Point of No Return – Our world is nuts. Let’s focus on a turkey-dog


Racist graffiti and damage done to churches, schools and municipal buildings across the country. Protestors spitting on the concept of peaceful and lawful assembly by doing their own damage and extending hate. It’s enough to make you want to climb a mountain, put together a hovel crafted of branches, dirt and whatever else one might find on top of a mountain and just trade in this life of insanity that envelops us for the quiet solitude of the mountain hermit.

Or, we could talk about a turkey that pretends it’s a dog. Yeah, let’s go with that instead.

The UPI shared a story earlier this week about a turkey at a California animal sanctuary that seems to act more canine than dinner turkey.

Maybe this is just the act of a clever turkey that knows what’s coming to many of its kind next week. You know — the whole cranberry-and-stuffing thingy. I mean, think about it. You’re a turkey. You lead a pretty good life of gobbling and pacing, and one morning you wake up to feel a bit of a chill in the air. You’ve heard the stories your whole life, and you know this cooler weather means Thanksgiving is on its way, and all of a sudden some people pick you up as you’re casually walking down the street, minding your own business. What do you say at that point?

You say, “woof.” That’s what you say.

“He has been a love-bug since the point of being rescued,” sanctuary manager Christine Morrissey told ABC News. “He likes hugs and kisses on the top of his head and getting belly rubs, which is something dogs love, as well. His personality has been very sweet and he has gotten more and more interested in being our companion in the sanctuary.”

I see you, Leon. Pretty crafty, brother.

Staffers at the sanctuary said Leon was immediately comfortable with people, and speculated he might have been someone’s pet. Their hope is he will have a future as a therapy animal.

“Everybody is just swooning over him,” said Morrissey. “He has just captured our hearts in the short time he’s been with us at the sanctuary. We are so privileged and happy to save his life where so many other turkeys, especially in the month of November, are slaughtered for food.”

I know I’m sold. And now very hungry for my Thanksgiving dinner.

Turkeys aren’t the only flightless birds getting help from humans these days, even though they are undoubtedly the most delicious.

Some researchers in New Zealand decided to get together with local officials to build a small tunnel underpass beneath a busy road, according to another UPI story.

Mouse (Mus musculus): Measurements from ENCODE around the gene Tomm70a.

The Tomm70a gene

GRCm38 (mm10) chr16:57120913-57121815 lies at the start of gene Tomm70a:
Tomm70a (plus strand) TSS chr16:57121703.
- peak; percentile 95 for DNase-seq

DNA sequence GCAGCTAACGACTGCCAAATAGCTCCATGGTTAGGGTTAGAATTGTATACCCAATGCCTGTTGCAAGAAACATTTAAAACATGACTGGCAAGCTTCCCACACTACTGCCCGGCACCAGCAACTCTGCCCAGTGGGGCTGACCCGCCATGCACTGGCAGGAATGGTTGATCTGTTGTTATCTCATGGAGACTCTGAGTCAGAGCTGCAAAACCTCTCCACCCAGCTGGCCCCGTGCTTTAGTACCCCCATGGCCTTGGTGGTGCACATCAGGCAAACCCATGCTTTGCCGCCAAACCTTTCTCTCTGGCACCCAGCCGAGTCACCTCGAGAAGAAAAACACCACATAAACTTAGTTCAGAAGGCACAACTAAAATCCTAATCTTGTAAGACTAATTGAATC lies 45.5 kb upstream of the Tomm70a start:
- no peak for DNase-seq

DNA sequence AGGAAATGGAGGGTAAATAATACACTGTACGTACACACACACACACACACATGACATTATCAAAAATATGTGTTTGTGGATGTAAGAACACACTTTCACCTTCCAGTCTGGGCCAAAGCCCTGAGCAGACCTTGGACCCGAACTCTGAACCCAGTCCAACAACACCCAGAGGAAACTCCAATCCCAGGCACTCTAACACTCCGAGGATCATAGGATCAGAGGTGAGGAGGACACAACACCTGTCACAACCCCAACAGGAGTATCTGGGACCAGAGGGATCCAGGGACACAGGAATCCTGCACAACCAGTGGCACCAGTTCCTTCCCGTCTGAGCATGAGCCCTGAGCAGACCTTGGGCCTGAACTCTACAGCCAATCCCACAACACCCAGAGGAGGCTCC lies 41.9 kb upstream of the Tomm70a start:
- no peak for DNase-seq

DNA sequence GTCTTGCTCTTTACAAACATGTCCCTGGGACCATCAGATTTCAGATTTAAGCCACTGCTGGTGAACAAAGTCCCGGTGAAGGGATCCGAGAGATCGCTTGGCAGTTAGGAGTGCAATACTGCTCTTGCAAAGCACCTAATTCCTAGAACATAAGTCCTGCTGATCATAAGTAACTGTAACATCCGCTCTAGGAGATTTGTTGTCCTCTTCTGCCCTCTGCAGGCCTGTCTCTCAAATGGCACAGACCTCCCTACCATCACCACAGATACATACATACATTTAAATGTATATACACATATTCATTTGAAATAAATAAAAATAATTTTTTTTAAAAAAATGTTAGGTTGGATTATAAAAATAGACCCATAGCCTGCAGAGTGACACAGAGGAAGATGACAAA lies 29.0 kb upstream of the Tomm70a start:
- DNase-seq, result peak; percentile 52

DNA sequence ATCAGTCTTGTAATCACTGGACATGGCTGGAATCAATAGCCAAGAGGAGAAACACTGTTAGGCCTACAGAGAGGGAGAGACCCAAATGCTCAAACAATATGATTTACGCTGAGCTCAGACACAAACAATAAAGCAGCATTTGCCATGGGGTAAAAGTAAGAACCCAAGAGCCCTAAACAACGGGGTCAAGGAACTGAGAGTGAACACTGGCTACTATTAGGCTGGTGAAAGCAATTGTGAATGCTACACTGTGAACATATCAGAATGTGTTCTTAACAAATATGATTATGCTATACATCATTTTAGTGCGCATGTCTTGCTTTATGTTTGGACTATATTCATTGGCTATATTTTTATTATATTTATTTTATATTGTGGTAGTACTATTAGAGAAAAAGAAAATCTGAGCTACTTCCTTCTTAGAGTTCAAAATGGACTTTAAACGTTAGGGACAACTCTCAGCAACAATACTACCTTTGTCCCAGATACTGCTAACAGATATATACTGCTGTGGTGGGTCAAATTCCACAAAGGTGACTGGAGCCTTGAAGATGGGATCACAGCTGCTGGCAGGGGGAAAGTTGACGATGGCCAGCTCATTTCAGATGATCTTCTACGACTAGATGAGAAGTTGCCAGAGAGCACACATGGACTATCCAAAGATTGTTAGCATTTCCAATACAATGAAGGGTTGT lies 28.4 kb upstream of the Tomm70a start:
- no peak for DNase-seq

The reason for the underpass? Well, penguins. Specifically, blue penguins, the world’s smallest kind of penguin.

The Oamaru Blue Penguin Colony shared a video to its Facebook page of the tiny penguins using a tunnel installed under the road that separates the South Island town’s harbor from where the penguins traditionally build their nests. The project was a collaboration of the Oamaru Blue Penguin Colony, the Oamaru Town Council, the local tourism group and civil-works companies.

“It’s a well-used and well-traveled road, particularly in the summer when the penguins have their chicks and their movements are highest,” Jason Gaskill, the colony’s general manager, told CNN. “At most of the other places where the penguins come ashore there isn’t the volume of traffic or there are no roads. So it was kind of a special case.”

Gaskill added that Oamaru’s blue penguin colony is one of the few populations to be growing, as it is declining elsewhere in the country. And he believes firmly that this tunnel can be a long-term benefit to that continued growth.

“Penguins are quite habitual,” he said, “so once they’ve discovered that there’s a safe route they’ll tend to use it.”

Here’s where I usually add a snarky remark, but penguins are kind of cool, and I like this effort a lot, so let’s move on to funny cops. That’s right — funny cops.

A Maine police department recently reminded its town’s residents not to set animal traps without a permit. Most departments would send out advisories informing people that the police do take this seriously, and residents who intend to trap animals must obtain a legal permit to do so. But not the Augusta Police Department.

They instead chose to post a photo to Facebook showing a hapless officer getting snared by a trap promising “free donuts,” according to yet another story from UPI that I stole.

The post read: “Attention to all Augusta residents. Our ACO wanted to remind you that you need a permit to trap. Now with that being said, to whomever keeps setting up this donut trap, please cease and desist! This is the third time this week that Officer Chase was late for work because of this well-meaning trapper. For shame!”

That’s good stuff, there. It’s a great way to reach your audience in a way that will stick in their heads, and it further humanizes police officers to the community they serve.

Hopefully, that trap doesn’t snare a barking turkey...